• Initial reactions have been sceptical at best, with prominent experts suggesting the apparent new strain looks more like a “scariant” – an unconfirmed strain causing a global scare – than a variant.
    • On the economic front, the global economy is in the midst of a robust but uneven rebound from the pandemic, with demand growth outrunning supply growth and inflation rising quickly almost everywhere.
    • A report from S&P Global Ratings said while the spread of the virus has not been brought fully under control, its economic impact has clearly weakened.
    • For a given level of infections, measures restricting mobility have eased. This reflects governments having a higher degree of tolerance overall for Covid-19 infections, as well as being able to more precisely target and curtail certain types of activities, for example skewing measures against unvaccinated parts of the population.
    • Moreover, for a given level of mobility restrictions, the impact on consumption has declined. Households have redirected their spending power away from activities that are “locked down” (food and entertainment) and towards those where spending is still possible (durable goods).
    • While the offset is not one-to-one, the reduction in consumption in mid-2021 was much lower and flatter than in 2020, and this looks to be the trend, moving forward to 2022.
    • Over coming weeks, S&P Global Ratings expect additional evidence and testing will show the extent of the danger Omicron poses to enable it to make a more informed assessment of the risks to credit.
    • It expects the markets to take a precautionary stance and governments to put in place short-term containment measures.
    • The macro focus of the recovery has shifted to inflation. Earlier it was thought there would be a modest and temporary rise in inflation in early 2021 as economies re-opened.
    • However, events turned out differently. Price pressures have persisted and broadened more than expected. And the debate is now whether inflation is transitory and will gradually ease, or whether it is persistent and requires an earlier-than-planned policy response.
    • Inflation pressures from oil and supply chains – which have been driving inflation dynamics in many countries – shows initial signs of easing. This gives some weight to the transitory view.
    • On this basis, global GDP growth is forecasted to be 5.7% in 2021 and 4.2% in 2022 before declining closer to a trend of around 3.5% in 2023-2024.
    • Before we even question the necessity of a fourth booster jab, the pertinent question to ask first is whether Covid vaccines work against the Omicron variant?
    • A vaccine is defined as a biological preparation that provides active acquired immunity to a particular infectious disease, which typically contains an agent that resembles a disease-causing microorganism and is often made from weakened or killed forms of the microbe, its toxins, or one of its surface proteins.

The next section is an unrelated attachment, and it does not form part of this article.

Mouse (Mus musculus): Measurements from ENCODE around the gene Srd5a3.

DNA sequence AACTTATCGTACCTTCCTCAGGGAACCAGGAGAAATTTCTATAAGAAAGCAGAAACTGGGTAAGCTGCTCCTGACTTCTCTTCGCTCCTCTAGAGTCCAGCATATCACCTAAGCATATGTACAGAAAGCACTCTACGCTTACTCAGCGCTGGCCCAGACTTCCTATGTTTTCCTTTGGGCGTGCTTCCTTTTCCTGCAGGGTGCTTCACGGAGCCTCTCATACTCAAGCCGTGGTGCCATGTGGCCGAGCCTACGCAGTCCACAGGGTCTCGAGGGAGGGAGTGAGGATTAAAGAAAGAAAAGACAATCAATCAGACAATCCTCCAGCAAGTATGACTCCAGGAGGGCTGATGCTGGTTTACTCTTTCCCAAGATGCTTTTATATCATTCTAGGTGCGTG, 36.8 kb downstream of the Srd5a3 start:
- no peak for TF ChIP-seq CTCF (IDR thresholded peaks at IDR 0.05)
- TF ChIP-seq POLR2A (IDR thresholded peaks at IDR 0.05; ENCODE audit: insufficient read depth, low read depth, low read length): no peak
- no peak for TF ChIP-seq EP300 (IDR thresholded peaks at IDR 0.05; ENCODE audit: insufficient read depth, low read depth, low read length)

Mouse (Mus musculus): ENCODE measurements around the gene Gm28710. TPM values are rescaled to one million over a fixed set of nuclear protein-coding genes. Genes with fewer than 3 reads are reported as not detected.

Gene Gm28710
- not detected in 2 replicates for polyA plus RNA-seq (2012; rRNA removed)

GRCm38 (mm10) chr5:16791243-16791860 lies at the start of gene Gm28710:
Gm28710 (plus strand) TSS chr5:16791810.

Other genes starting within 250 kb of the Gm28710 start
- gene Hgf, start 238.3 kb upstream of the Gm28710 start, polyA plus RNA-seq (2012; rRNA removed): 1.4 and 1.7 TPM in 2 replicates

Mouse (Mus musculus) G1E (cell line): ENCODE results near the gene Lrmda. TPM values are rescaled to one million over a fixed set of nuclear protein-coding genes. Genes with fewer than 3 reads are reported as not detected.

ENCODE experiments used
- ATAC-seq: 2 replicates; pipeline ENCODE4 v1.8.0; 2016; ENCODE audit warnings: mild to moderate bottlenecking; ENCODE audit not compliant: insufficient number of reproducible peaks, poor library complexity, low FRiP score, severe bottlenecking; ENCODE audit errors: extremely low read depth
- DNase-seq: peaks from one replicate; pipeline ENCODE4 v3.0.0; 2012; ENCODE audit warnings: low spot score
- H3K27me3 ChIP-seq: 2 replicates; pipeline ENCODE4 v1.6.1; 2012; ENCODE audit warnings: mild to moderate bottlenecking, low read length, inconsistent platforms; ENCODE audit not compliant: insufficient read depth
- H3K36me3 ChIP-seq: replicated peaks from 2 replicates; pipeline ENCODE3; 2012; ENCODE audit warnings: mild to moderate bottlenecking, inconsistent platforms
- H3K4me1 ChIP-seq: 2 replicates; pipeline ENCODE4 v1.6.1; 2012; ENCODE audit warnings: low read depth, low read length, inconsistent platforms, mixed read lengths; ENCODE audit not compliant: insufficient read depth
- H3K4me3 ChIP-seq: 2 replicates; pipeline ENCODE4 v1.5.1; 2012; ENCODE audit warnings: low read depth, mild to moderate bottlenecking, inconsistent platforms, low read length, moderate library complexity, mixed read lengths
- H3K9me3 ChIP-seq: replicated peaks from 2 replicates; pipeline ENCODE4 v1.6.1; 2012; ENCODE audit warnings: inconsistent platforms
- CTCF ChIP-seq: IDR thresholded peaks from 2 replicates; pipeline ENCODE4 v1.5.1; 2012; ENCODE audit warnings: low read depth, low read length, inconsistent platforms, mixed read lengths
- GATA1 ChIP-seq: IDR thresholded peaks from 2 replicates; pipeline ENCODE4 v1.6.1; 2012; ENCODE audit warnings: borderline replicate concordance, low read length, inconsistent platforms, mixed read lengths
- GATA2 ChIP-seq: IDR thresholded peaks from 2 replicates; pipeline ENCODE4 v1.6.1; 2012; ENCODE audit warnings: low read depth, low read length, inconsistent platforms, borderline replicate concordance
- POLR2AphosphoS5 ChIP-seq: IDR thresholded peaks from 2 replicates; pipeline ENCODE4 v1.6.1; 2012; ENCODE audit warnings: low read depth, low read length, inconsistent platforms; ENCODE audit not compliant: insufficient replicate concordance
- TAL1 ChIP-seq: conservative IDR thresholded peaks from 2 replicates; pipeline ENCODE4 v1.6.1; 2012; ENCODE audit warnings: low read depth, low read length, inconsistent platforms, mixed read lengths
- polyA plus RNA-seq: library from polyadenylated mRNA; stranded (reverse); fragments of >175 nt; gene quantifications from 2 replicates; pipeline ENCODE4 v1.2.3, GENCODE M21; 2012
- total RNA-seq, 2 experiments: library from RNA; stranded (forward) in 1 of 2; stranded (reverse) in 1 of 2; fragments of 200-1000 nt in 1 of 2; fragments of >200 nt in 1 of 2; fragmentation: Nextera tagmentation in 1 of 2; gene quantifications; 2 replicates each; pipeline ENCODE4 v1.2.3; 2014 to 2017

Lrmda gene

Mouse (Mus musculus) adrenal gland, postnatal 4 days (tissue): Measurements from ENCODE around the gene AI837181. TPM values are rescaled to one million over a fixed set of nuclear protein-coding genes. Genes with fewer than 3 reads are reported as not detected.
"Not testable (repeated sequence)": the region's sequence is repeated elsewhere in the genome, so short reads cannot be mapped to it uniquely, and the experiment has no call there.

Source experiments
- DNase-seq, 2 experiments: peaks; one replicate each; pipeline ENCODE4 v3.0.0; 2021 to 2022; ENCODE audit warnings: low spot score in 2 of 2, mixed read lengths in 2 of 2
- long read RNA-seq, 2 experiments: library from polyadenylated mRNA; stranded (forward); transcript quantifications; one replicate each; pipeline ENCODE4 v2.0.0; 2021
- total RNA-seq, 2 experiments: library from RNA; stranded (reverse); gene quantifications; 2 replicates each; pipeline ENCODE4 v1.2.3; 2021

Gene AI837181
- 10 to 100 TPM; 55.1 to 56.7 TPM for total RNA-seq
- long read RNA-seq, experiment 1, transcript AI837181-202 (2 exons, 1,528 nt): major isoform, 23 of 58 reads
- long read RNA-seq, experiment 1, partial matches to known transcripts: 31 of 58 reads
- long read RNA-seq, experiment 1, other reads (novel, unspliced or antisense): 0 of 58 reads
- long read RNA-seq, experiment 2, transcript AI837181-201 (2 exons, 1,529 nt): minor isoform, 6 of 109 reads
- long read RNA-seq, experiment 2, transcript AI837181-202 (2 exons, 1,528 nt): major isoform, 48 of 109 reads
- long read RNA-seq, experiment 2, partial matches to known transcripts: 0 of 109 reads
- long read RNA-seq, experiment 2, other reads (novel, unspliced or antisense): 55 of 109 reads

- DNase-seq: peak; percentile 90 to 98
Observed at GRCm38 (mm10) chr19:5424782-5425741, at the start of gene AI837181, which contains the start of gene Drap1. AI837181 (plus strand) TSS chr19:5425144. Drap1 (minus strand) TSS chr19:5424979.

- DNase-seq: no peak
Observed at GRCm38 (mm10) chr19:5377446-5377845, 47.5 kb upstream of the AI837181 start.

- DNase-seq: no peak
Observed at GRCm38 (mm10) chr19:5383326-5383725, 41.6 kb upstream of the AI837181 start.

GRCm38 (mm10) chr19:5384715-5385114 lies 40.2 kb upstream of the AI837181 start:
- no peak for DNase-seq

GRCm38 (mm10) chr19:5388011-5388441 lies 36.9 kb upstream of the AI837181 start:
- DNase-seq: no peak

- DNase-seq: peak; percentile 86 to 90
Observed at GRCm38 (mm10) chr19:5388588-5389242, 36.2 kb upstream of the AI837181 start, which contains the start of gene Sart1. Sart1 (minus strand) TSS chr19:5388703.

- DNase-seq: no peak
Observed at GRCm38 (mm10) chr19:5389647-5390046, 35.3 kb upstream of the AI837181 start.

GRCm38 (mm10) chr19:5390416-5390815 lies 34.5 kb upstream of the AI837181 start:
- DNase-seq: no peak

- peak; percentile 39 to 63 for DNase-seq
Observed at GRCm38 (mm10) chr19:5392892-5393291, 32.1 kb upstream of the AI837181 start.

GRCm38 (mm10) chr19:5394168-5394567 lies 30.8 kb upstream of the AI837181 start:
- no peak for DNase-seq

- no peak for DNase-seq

• The agent for the first generation vaccines that we have now was made from weakened or killed forms of the microbe, its toxins or the surface proteins of the earliest strains of Covid-19 because the Delta and Omicron strains hadn’t made their appearance yet.
    • The Delta and Omicron variants appeared long after the vaccines were approved and distributed for use. Hence, from day one, the effectiveness of these vaccines started to wane because we are dealing with the new strains.
    • However, the fact that the earlier strains from which the vaccines were made from have almost completely disappeared from the scene showed the vaccines’ full effectiveness against the previous strains.
    • So what we need now are second generation vaccines that take into account the Delta and Omicron strains in their make-up, and this can be done by either introducing a completely new vaccine or by tweaking the current vaccines to take into account the mutations that had caused the emergence of the two latest strains.
    • But having said this, since the two latest strains are also part and parcel of the Covid-19 virus family, the first generation vaccines are also successful in preventing infections for otherwise the majority of those who had been vaccinated – whether with one, two or three (booster) doses – would all have been infected.
    • Moreover, if the Covid-19 vaccines do not completely prevent infection, data have shown they still have a higher immunity against severe illness and hospitalization, i.e. you may be infected but if you are fully vaccinated, the chances of developing into a severe illness or being hospitalised are very low.